Archaeological and linguistic evidence shows that the Solomon Islands were settled between 4,000- 5,000 years ago by voyagers from Southeast Asia. Melanesian hunters and gathers settled in the larger islands of the Solomons. The Polynesians, known as seafarers, later arrived and settled in the smaller islands and atolls that border the northern and eastern boundaries. Spanish explorer Alvaro de Mendana made the first official discovery of the islands and named them the Isles of Solomon. By 1900, all of the islands had become a British protectorate.
During World War II the Solomon Islands were the setting for some of the war’s fiercest and bloodiest battles. The wreckages are still scattered throughout the islands and became major tourist attractions.
On July 7 1978, the Solomon Islands gained its independence from Britain and today the islands culture is a melting pot combining all three major cultures of the South Pacific. The diverse and unique culture of the islands is expressed in the wide variety of their arts. Crafts are made from ebony hardwood often carved in beautiful patterns with in-laid mother of pearl. Baskets are finely woven with amazingly minute patterns. Shells are crafted into everything from intricate shell money (still used today) to the very famous shell jewelry. Malaita’s finely crafted shell money can be purchased as souvenirs and it is still in circulation as traditional money.
The Solomon Islands are also know for their panpipe music. The sound is created by a bundle of different size of thin bamboo tubes, open at both ends or closed at the lower end. The player moves his head to blow different tubes while keeping the pipe stationary.
One special event not to be missed is the Annual Trade and Cultural Show that showcases the different cultures of the Solomon Islands in one location. It is usually held in Honiara in July, to mark the country’s Independence Day celebrations. Another festival is the Vatateke Festival of the Sea that joins in together with the annual Brisbane Gizo yacht race. Held in Gizo Western Province around May, Vatakepe a race of Tomoko war canoes attracts a number of visitors each year.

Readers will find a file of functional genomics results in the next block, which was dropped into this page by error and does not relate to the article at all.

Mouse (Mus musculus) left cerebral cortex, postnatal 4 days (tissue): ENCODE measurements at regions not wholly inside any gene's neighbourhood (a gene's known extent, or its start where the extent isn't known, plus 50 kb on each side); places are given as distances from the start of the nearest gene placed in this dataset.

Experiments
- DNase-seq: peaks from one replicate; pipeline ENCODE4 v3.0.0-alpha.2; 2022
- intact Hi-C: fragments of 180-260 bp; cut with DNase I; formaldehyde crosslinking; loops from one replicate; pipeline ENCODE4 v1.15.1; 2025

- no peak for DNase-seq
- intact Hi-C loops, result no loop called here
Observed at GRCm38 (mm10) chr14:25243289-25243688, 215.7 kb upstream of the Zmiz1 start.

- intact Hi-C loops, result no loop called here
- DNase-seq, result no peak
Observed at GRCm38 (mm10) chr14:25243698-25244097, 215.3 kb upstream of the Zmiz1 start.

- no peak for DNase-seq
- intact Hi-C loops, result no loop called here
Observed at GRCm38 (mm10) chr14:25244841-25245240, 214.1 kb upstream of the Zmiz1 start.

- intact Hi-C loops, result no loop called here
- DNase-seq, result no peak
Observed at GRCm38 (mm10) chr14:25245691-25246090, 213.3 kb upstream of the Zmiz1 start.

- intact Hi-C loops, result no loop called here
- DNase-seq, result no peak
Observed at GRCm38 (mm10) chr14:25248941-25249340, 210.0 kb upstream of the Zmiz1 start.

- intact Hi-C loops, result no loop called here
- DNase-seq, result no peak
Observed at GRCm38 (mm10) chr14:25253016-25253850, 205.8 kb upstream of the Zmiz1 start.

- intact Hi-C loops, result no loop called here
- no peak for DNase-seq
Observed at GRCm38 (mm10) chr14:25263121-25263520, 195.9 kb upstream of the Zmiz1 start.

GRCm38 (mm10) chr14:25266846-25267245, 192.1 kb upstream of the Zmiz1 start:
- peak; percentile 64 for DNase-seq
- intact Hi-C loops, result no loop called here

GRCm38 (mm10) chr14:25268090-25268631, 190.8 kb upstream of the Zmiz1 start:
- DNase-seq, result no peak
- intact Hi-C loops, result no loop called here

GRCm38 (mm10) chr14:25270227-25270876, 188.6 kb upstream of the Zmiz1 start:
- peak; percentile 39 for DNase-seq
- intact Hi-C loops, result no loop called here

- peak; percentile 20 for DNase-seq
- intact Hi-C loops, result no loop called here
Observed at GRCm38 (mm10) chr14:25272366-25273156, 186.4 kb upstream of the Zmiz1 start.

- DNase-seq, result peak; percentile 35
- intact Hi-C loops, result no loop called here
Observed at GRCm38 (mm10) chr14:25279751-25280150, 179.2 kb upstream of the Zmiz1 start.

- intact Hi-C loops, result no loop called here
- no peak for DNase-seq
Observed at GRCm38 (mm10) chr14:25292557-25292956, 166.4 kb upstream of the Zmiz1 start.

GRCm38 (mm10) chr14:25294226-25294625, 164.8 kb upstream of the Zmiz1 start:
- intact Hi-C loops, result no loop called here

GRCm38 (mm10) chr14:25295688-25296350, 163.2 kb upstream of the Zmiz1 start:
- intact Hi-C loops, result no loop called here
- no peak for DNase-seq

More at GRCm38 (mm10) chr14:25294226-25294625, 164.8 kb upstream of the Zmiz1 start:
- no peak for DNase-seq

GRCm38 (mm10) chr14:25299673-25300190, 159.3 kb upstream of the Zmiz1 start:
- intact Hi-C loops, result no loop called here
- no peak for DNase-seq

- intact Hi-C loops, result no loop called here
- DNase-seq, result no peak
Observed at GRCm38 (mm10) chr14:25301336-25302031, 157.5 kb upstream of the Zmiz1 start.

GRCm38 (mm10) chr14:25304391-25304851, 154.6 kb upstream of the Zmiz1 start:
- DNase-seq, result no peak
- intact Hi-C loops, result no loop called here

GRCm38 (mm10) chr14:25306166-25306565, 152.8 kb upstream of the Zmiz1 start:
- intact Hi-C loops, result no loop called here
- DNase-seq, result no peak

Communal, clan and family ties remain strong in these islands with the existence of the Wantok system. A key part of the Melanesian culture, Wantok means people from the same language group who are blood relatives. They are part of the extended family support and assist one another. Kastom, the pidgin term for custom, refers to traditional beliefs and land ownership. Despite the predominance of devout Christians, traditional practices are still being followed especially by those living in the hinterland of the country’s larger islands. Off the beaten path, village life remains much as it has been for centuries. While some do welcome strangers,
not all do – so ask local authorities first before venturing to visit these remote and far-flung areas.
When you visit Solomon Islands, you virtually step back in time. The islands are inundated with wrecks during WWII but Solomon islands isn’t simply a history fan’s dream‚ it’s also a beautiful country with an impending tourist industry, and year-round activities to allow visitors to mix and mingle with the locals in rustic surroundings.
The Anniversary of the Pacific War is celebrated annually. On August 7, 1942, Allied forces landed on the island of Guadalcanal in the Solomon Islands, the first step in a battle that was to become the turning point in the Pacific War. This year, it is celebrating its 70th anniversary. To commemorate the anniversary of the battle, tour operators are conducting tours for groups giving them the chance to walk in the footsteps of the marines, soldiers, sailors and airmen who fought in this iconic Second World War campaign and this tours promises to be a once-in-a-lifetime event.
To wind up the year the Lagoon festival in November will showcase the famous tomokos (war canoes) in the Roviana lagoon Western Province, home of the canoes. It is a time where locals and visitors bait their hooks up in search for the biggest fish and laze around the fire place and dance to the sounds of the bamboo bands and enjoy the evenings with the locals.